UPDATED: Adams will be Empire State Development CEO
Ken Adams will be the new head of New York's economic development arm.
That's according to a release from the governor's office today:
"With Ken Adams as President and CEO, the Empire State Development Corporation will fuel New York-based innovation and create jobs at home while helping to transform the state into a world-class center for business and new ideas," Governor Cuomo said. "As I said in my State of the State address, we need a strong voice to help say that New York is 'open for business.' A fast growing and forward-thinking economy begins with changing the state's business climate to attract and maintain cutting-edge companies. Ken is clearly the right person at the right time for New York and I thank him for agreeing to serve the people of the state. He succeeds Dennis Mullen, who has been a tireless advocate for business, marketing and growth for our state and I thank him for his dedication to New York."
Adams has served as CEO for the Business Council of New York State since 2006:
Mr. Adams has led the organization in its mission of creating "economic growth, good jobs and strong communities across New York State." The Business Council represents nearly 2,500 member businesses, chambers of commerce and professional and trade associations, employing a total of more than 1 million New Yorkers.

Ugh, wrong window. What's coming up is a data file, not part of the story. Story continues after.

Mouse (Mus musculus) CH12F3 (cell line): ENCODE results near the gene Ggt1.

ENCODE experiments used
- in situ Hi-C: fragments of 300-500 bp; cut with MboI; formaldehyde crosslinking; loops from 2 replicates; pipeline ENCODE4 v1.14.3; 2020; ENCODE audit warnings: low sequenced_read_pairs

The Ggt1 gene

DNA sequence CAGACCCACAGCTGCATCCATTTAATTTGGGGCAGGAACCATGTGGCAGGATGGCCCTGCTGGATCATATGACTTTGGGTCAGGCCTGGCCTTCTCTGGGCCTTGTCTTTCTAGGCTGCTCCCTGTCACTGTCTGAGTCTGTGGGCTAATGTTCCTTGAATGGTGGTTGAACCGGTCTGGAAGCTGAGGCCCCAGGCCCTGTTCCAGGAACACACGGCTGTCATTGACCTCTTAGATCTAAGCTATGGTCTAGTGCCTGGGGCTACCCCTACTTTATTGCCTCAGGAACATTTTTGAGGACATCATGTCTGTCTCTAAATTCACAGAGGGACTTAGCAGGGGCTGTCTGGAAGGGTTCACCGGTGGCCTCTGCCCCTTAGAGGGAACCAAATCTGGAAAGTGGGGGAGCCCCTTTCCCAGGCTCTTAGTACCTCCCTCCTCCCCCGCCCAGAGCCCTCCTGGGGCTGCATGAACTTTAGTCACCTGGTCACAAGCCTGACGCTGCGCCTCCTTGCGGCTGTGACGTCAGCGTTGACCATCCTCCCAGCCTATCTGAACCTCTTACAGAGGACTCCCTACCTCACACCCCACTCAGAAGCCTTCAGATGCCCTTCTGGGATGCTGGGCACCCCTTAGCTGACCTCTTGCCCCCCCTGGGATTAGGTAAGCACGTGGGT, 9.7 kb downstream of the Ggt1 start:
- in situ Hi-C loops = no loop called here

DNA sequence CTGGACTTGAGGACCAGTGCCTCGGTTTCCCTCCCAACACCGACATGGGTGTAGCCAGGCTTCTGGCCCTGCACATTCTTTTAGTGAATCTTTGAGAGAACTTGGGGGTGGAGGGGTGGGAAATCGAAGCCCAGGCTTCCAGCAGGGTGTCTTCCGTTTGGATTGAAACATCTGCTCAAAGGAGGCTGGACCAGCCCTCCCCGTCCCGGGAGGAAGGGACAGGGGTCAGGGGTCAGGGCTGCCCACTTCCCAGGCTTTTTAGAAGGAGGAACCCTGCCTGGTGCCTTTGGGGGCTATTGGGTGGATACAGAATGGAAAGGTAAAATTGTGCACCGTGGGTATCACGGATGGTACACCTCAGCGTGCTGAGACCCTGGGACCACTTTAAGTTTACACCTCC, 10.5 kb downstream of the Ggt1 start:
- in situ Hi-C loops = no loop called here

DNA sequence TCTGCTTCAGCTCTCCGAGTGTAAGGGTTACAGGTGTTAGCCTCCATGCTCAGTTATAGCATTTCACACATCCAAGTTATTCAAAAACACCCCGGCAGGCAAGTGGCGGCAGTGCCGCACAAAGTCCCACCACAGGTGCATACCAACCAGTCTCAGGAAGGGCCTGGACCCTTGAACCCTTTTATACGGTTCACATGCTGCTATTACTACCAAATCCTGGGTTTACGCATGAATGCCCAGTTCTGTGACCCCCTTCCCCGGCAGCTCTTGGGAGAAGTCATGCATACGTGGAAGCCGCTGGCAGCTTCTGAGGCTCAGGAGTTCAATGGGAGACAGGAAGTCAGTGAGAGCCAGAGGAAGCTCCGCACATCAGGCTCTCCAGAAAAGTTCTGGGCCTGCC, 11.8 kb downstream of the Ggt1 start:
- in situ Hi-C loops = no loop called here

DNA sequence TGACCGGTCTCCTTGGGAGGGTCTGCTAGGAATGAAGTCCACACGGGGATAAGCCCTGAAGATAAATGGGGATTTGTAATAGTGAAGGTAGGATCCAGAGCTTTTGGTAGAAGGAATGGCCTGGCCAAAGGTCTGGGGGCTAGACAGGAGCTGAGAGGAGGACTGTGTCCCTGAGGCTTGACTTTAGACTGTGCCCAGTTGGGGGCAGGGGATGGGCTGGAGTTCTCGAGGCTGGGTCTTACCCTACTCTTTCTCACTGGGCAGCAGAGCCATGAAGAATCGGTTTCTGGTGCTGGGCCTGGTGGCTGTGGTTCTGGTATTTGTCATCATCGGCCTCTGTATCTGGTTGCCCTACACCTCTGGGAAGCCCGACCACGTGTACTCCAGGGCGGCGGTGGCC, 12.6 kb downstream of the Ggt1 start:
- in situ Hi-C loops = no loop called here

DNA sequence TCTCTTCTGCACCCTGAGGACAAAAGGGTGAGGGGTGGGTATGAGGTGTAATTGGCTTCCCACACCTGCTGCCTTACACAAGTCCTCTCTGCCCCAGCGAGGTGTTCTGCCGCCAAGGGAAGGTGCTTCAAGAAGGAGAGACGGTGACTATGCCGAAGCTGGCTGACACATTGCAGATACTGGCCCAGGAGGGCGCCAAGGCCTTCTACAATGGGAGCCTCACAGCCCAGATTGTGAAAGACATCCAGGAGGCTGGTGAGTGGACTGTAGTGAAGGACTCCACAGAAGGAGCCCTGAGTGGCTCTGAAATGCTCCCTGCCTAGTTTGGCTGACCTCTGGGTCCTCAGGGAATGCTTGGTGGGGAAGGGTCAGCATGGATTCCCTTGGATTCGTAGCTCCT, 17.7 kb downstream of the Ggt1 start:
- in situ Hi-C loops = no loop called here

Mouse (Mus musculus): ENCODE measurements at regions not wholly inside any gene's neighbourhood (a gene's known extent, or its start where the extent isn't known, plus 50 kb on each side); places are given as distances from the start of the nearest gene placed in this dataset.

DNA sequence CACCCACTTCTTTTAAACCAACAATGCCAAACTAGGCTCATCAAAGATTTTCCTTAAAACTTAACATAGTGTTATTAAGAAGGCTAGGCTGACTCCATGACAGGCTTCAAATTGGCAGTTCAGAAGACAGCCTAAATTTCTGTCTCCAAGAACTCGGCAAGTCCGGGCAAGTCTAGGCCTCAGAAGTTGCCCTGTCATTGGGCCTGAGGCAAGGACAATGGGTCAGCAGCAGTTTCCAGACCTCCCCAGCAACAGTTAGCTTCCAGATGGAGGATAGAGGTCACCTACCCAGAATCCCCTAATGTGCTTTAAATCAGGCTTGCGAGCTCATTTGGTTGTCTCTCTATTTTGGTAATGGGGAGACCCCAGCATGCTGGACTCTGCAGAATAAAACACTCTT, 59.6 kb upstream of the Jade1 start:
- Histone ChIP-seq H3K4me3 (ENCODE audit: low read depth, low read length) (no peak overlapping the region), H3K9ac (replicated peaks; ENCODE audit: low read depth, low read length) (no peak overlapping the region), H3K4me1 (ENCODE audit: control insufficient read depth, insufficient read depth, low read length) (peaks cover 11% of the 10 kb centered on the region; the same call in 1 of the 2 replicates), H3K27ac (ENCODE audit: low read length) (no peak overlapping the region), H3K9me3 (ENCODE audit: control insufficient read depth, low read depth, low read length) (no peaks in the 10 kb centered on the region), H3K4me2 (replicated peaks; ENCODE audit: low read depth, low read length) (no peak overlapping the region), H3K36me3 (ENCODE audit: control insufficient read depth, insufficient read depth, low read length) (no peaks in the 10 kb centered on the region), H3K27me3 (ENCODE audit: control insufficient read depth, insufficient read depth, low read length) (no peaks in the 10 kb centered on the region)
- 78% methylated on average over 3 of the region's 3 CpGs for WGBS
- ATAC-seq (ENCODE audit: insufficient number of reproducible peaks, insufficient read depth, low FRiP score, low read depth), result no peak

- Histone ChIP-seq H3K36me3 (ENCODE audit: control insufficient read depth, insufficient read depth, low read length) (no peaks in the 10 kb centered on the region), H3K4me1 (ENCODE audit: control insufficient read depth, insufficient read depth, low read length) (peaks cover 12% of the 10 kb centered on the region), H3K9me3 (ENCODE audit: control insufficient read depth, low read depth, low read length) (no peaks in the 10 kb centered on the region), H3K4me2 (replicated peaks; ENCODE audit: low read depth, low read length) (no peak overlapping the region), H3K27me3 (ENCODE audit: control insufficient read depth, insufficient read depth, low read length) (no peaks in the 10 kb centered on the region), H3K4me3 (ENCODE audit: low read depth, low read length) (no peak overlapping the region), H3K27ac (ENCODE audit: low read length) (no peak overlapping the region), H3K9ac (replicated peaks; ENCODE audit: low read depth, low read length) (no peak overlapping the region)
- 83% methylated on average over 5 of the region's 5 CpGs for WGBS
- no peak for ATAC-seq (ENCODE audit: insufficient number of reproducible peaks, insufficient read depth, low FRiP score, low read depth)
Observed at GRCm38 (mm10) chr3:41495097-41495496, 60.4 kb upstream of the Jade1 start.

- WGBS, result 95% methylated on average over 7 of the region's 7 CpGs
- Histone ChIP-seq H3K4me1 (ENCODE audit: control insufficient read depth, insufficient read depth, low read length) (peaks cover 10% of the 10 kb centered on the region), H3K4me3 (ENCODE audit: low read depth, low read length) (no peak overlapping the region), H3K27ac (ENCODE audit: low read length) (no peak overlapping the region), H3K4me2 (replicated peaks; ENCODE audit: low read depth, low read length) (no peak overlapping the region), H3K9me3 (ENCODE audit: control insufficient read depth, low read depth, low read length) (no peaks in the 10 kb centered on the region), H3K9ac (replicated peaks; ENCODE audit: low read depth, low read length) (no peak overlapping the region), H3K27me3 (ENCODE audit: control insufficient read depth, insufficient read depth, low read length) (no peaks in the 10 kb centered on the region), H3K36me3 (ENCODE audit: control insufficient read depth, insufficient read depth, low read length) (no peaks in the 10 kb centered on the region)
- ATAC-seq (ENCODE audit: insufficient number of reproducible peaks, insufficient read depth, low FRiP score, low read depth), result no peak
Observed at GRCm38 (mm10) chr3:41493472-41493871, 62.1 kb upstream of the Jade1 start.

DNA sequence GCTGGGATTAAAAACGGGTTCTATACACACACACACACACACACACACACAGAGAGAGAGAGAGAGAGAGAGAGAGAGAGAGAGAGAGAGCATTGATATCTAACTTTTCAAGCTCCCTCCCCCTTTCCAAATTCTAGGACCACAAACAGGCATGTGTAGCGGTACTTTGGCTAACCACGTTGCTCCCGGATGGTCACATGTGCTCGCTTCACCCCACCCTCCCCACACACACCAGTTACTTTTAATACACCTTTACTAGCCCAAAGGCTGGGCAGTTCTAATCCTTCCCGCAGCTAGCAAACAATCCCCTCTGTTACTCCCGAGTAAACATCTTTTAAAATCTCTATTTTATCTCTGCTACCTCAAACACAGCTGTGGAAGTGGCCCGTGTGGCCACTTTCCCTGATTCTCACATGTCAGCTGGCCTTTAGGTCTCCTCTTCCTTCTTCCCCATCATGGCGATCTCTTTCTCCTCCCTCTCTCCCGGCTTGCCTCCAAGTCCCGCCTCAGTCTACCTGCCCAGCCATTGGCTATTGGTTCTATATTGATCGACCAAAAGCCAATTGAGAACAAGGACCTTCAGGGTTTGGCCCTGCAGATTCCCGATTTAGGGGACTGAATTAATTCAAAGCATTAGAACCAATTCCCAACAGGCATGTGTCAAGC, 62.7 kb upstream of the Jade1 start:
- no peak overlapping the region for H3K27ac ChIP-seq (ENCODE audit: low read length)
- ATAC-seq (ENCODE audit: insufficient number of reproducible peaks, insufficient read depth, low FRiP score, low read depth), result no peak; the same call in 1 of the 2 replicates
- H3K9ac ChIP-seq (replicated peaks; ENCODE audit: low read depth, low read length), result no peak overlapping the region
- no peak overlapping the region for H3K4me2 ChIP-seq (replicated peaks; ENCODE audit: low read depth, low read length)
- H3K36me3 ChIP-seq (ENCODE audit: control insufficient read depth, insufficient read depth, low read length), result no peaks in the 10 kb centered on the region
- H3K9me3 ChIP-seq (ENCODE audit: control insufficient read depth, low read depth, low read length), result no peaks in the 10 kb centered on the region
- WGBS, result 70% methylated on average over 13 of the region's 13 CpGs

The question of who would replace outgoing ESD CEO Dennis Mullen, has been closely watched, since it could signal how Governor Cuomo intends to shake up the state's economic development priorities.
Adams' nomination also includes the severing of the chairman and CEO role for ESD, which was joined under former Governor David Paterson. Cuomo's release says the yet-to-be-appointed chairperson of ESD will deal more closely with upstate economic development issues.
UPDATE: Center for Economic Development CEO Michael Tucker says the move is good news for New York State - specifically upstate New York. Cuomo’s economic development agenda calls for the creation of 10 regional economic councils, to be overseen by Lieutenant Governor Bob Duffy.
Tucker says the regional council approach is one that Adams will work to move forward.
“Ken Adams’ experience at the Business Council,” says Tucker, “gives him the understanding of creating the regional councils that the governor has called for.”
Brian McMahon, executive director of the New York State Economic Development Council (NYSEDC) is also pleased with the appointment.
“I think Governor Cuomo made the best possible choice he could have,” says McMahon. “I think Ken Adams is a real leader in economic development. He understands economic development from a statewide policy perspective.”
McMahon says Adams also understands economic development from practical level, pointing to Adams’ time as president of the Brooklyn Chamber of Commerce.
Some are already calling on the Governor to address what may be an apparent conflict of interest.